Five more UNK faculty members named National Strategic Research Institute Fellows

The National Strategic Research Institute (NSRI) at the University of Nebraska has appointed 30 researchers from the University of Nebraska System’s four campuses as NSRI Fellows.

Bringing forward their expertise from a range of disciplines — chemistry, biology, engineering, computer science, pharmacology, psychology and more — the new fellows expand the network to 161 researchers. NSRI Fellows aim to build multidisciplinary teams that develop solutions for complex problems across the spectrum of chemical, biological, radiological, nuclear and explosive threats.

“It is motivating to see this program continue to expand — to see so many University of Nebraska researchers commit to using their expertise for national security,” said Joshua Santarpia, NSRI science and technology advisor. “Advancing and evolving threats demand this type of nimble, interdisciplinary contingent of academic researchers. This network has already proven to be incredibly valuable to NSRI and the U.S. Department of Defense (DOD), and we look forward to engaging this new group of fellows.”

NSRI is the DOD-designated University Affiliated Research Center (UARC) sponsored by U.S. Strategic Command and affiliated with the University of Nebraska System. As a UARC, NSRI must maintain essential research and engineering capabilities for the DOD to leverage. The NSRI Fellows help bring that requirement to fruition, contributing their expertise, laboratories and students to deliver defense solutions.

New NSRI Fellows from UNK are:

  • Paul Burger, professor, geography
  • Chris Exstrom, professor, chemistry
  • Krista Forrest, professor, psychology
  • Austin Nuxoll, associate professor, biology
  • Basheer Qolomany, assistant professor, cyber systems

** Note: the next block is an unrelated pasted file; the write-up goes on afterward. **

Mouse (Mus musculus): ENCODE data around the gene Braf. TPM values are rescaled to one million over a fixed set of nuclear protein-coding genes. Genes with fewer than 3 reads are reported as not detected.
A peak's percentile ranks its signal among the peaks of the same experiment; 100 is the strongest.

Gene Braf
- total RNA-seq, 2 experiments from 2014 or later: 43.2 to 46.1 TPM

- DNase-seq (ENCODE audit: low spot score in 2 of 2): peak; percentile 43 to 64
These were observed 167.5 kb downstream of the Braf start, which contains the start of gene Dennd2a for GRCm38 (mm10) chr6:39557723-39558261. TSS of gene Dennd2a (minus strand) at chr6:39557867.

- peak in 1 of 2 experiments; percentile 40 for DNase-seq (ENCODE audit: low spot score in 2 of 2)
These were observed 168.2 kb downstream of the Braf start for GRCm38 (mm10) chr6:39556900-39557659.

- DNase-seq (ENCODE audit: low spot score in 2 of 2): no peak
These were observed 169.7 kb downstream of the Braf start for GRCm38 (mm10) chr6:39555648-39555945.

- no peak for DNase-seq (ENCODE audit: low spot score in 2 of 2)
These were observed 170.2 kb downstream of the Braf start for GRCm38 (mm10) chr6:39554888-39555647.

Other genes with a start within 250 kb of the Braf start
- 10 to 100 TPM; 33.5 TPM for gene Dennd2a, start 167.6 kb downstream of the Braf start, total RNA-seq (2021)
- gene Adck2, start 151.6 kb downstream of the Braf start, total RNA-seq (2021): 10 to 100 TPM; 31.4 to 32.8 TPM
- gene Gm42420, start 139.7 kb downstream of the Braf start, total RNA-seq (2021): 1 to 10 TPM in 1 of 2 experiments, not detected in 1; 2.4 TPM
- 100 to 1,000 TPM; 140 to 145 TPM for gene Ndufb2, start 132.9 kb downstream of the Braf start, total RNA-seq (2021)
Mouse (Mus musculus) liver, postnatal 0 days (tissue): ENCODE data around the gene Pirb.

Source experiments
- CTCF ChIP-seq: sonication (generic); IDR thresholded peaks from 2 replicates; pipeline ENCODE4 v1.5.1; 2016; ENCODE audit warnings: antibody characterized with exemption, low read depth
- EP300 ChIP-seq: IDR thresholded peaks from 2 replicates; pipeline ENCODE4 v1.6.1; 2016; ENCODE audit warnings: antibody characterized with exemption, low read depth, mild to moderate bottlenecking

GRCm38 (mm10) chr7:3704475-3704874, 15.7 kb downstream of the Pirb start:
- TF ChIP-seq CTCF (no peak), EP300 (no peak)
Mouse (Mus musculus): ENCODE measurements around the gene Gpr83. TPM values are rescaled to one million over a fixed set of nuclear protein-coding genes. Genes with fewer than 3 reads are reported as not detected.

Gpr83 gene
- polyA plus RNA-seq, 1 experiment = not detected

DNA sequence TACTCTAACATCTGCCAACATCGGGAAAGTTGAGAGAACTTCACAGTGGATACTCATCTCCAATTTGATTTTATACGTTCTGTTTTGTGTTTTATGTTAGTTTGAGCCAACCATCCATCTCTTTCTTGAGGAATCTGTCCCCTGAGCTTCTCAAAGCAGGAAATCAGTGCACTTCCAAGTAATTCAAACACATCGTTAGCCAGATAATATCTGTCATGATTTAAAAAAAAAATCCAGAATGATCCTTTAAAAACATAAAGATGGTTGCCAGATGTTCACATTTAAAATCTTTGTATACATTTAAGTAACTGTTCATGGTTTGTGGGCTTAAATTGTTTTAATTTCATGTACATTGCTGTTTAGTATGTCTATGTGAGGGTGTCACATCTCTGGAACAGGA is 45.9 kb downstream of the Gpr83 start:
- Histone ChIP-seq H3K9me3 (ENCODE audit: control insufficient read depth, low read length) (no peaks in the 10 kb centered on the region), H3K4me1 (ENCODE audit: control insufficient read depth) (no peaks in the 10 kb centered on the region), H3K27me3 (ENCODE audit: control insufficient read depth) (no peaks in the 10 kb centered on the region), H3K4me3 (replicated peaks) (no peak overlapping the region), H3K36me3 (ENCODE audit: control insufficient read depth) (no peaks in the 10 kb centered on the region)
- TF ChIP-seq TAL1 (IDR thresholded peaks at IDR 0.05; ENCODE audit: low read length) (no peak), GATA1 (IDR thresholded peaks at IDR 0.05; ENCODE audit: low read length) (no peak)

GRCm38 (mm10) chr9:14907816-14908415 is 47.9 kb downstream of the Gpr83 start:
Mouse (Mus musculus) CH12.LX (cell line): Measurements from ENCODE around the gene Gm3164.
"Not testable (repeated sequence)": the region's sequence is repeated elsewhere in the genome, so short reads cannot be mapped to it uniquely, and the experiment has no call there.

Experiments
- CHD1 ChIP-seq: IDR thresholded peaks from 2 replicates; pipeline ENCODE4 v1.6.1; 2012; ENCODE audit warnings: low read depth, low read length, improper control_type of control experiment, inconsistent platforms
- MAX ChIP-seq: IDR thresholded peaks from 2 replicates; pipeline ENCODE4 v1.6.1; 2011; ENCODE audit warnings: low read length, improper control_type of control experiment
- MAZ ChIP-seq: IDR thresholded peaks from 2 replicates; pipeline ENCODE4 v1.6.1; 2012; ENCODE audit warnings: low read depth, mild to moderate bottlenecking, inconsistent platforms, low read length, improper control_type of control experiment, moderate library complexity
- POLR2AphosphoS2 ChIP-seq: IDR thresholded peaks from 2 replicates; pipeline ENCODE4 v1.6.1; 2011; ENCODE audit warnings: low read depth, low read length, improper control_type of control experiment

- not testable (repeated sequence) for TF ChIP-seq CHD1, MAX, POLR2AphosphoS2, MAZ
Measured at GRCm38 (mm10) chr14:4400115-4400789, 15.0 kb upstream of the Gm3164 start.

Exstrom brings forward deep research experience with solvatochromic compounds, gold and semiconductor nanoparticles, xerogels and concrete materials, positioning him to respond to needs for sensors, electronics and building materials.

“It is an honor to be recognized by NSRI for my research background and potential contributions to national security,” he said. “The partnership that NSRI forges between the University of Nebraska and the Department of Defense is unique and a shining star in our university system. I am excited that NSRI ‘thinks through the entire range of strategic deterrence scenarios.’ This maximizes opportunities for faculty, students and other research staff at all of our university campuses.”

Forrest is inspired by the opportunity to add her expertise to this select group of interdisciplinary researchers.

“Although NSRI typically deals with deterring and countering chemical, biological and nuclear attacks, these threats start and end with people,” she said. “For 30 years, I have taught classes and conducted research across many subdisciplines in psychology. My expertise would allow me to support existing working groups as well as study factors which increase the likelihood of social media users reporting threats by fellow users. Earlier identification of those who will become domestic terrorists could give the DOD more time to respond to said threats.”

Learn more about the NSRI Fellows at